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Veganuary is a challenge in which people try vegan diets for the whole month of January. If you want to give it a try, here's what you should know.
Veganism is not only a diet, as a matter of fact. It is defined as a way of living that attempts to exclude all forms of animal exploitation and cruelty, whether for food, clothing, or any other purpose.
For these reasons, the vegan diet is devoid of all animal products, including meat, eggs, and dairy.
People choose to follow a vegan diet for various reasons, which usually range from ethics to environmental concerns, but they can also stem from a desire to improve health.
Are all vegan diets alike?
Within veganism, there are a lot of different approaches. Here are some of the most popular ones, according to Healthline:
Whole-food vegan diet: Based on a wide variety of whole plant foods such as fruits, vegetables, whole grains, legumes, nuts, and seeds.
Raw-food vegan diet: Based on raw fruits, vegetables, nuts, seeds, or plant foods cooked at temperatures below 118°F (48°C) (1Trusted Source).
80/10/10: The 80/10/10 diet is a raw-food vegan diet that limits fat-rich plants such as nuts and avocados and relies mainly on raw fruits and soft greens instead. Also referred to as the low-fat, raw-food vegan diet, or fruitarian diet.
The starch solution: A low-fat, high-carb vegan diet similar to the 80/10/10 but that focuses on cooked starches like potatoes, rice, and corn instead of fruit.
Raw till 4: A low-fat vegan diet inspired by the 80/10/10 and starch solution. Raw foods are consumed until 4 p.m., with the option of a cooked plant-based meal for dinner.
The thrive diet: The thrive diet is a raw-food vegan diet. Followers eat plant-based, whole foods that are raw or minimally cooked at low temperatures.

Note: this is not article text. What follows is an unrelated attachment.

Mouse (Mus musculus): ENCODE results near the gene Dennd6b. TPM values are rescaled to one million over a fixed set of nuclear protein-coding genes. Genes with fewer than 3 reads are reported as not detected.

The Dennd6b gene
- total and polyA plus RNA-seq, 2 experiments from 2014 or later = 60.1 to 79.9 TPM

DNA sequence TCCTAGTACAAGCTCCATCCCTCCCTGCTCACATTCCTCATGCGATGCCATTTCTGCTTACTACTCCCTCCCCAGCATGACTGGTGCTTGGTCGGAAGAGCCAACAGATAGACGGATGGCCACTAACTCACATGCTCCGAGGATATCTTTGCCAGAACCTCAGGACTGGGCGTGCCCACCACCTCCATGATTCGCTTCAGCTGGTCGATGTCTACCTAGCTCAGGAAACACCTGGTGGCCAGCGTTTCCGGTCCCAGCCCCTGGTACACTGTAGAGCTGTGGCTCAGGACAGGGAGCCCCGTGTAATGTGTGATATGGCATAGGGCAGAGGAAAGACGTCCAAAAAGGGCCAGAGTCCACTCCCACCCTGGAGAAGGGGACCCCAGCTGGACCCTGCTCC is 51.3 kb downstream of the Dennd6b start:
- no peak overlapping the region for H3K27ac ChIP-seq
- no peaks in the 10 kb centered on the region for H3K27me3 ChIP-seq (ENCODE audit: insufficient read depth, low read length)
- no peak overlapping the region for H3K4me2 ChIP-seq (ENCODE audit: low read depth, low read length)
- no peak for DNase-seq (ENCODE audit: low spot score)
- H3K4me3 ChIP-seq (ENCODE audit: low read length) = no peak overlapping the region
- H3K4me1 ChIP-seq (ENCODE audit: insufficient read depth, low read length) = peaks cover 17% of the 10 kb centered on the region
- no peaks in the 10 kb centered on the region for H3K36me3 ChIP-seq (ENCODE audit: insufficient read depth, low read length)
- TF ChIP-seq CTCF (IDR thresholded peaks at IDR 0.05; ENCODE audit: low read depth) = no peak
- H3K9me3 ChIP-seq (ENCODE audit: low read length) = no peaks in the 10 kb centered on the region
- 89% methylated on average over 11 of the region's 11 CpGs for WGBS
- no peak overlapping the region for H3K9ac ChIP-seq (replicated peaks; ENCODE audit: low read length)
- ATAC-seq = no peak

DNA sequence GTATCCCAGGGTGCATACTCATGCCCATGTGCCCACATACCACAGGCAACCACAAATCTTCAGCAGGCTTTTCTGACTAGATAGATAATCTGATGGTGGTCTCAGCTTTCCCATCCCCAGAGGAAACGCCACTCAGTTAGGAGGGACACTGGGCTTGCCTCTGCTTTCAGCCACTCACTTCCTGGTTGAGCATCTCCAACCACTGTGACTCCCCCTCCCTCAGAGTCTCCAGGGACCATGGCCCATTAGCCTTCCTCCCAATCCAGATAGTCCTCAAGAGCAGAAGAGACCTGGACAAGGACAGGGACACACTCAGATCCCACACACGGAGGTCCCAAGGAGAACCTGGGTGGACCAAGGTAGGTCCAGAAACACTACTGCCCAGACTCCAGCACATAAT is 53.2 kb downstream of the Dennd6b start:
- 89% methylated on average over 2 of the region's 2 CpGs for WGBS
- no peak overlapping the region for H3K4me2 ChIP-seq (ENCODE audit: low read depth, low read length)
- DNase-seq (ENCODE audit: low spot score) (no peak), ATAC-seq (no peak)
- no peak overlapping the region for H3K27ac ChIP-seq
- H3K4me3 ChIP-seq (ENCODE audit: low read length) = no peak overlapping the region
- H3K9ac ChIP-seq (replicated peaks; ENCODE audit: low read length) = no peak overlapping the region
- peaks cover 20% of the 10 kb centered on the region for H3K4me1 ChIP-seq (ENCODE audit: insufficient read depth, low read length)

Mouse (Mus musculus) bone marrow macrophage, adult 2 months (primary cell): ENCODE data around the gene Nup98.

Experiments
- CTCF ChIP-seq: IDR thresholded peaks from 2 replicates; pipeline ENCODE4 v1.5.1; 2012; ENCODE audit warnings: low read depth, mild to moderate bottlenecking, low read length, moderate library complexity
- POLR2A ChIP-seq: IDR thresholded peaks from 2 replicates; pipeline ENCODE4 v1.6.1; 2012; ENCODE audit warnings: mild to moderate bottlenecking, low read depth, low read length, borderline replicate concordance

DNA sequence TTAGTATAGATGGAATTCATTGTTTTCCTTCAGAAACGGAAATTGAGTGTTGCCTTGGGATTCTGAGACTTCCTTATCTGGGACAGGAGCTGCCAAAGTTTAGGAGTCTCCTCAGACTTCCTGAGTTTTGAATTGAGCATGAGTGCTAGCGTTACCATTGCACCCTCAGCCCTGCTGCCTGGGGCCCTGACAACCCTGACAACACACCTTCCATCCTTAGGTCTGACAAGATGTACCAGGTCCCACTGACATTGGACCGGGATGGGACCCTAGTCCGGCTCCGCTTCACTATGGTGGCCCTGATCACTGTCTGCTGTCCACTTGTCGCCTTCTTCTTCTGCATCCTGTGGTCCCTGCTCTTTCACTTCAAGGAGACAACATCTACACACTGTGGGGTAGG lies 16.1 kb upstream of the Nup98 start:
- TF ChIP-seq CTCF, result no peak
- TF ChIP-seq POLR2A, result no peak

Junk-food vegan diet: A vegan diet lacking in whole plant foods that relies heavily on mock meats and cheeses, fries, vegan desserts, and other heavily processed vegan foods.
Is it risky to go plant-based?
Some studies show that vegans are at a higher risk of having inadequate blood levels of vitamin B12, vitamin D, long-chain omega-3s, iodine, iron, calcium, and zinc.
One way to minimize the risk of deficiency is to limit the amount of processed vegan foods you consume and opt for nutrient-rich plant foods instead. Fortified foods, especially those enriched with calcium, vitamin D, and vitamin B12, should also make a daily appearance on your plate. Thankfully, as veganism is so popular nowadays, fortified food is not hard to find at all.
If you are concerned about your nutrient intake, you can also consider supplements like vitamin B12, Vitamin D, EPA and DHA, Iron, Iodine, Calcium, and Zinc.
What foods should a vegan eat?
French fries are vegan, so that is excellent news! However, if you want to stay on the healthy side, these are the foods you should consider:
Tofu, tempeh, and seitan: These provide a versatile protein-rich alternative to meat, fish, poultry and eggs in many recipes.
Legumes: Foods such as beans, lentils, and peas are excellent sources of many nutrients and beneficial plant compounds. Sprouting, fermenting and proper cooking can increase nutrient absorption (34Trusted Source).
Nuts and nut butters: Especially unblanched and unroasted varieties, which are good sources of iron, fiber, magnesium, zinc, selenium, and vitamin E (35Trusted Source).
Seeds: Especially hemp, chia, and flaxseeds, which contain a good amount of protein and beneficial omega-3 fatty acids (36, 37, 38).
Calcium-fortified plant milks and yogurts: These help vegans achieve their recommended dietary calcium intake. Opt for varieties also fortified with vitamins B12 and D whenever possible.
Algae: Spirulina and chlorella are good sources of complete protein. Other varieties are great sources of iodine.
Nutritional yeast: This is an easy way to increase the protein content of vegan dishes and add an interesting cheesy flavor. Pick vitamin B12-fortified varieties whenever possible.
Whole grains, cereals, and pseudocereals: These are a great source of complex carbs, fiber, iron, B-vitamins, and several minerals. Spelt, teff, amaranth, and quinoa are especially high-protein options (39, 40, 41, 42).
Sprouted and fermented plant foods: Ezekiel bread, tempeh, miso, natto, sauerkraut, pickles, kimchi, and kombucha often contain probiotics and vitamin K2. Sprouting and fermenting can also help improve mineral absorption (34Trusted Source, 43Trusted Source).
Fruits and vegetables: Both are great foods to increase your nutrient intake. Leafy greens such as bok choy, spinach, kale, watercress, and mustard greens are particularly high in iron and calcium.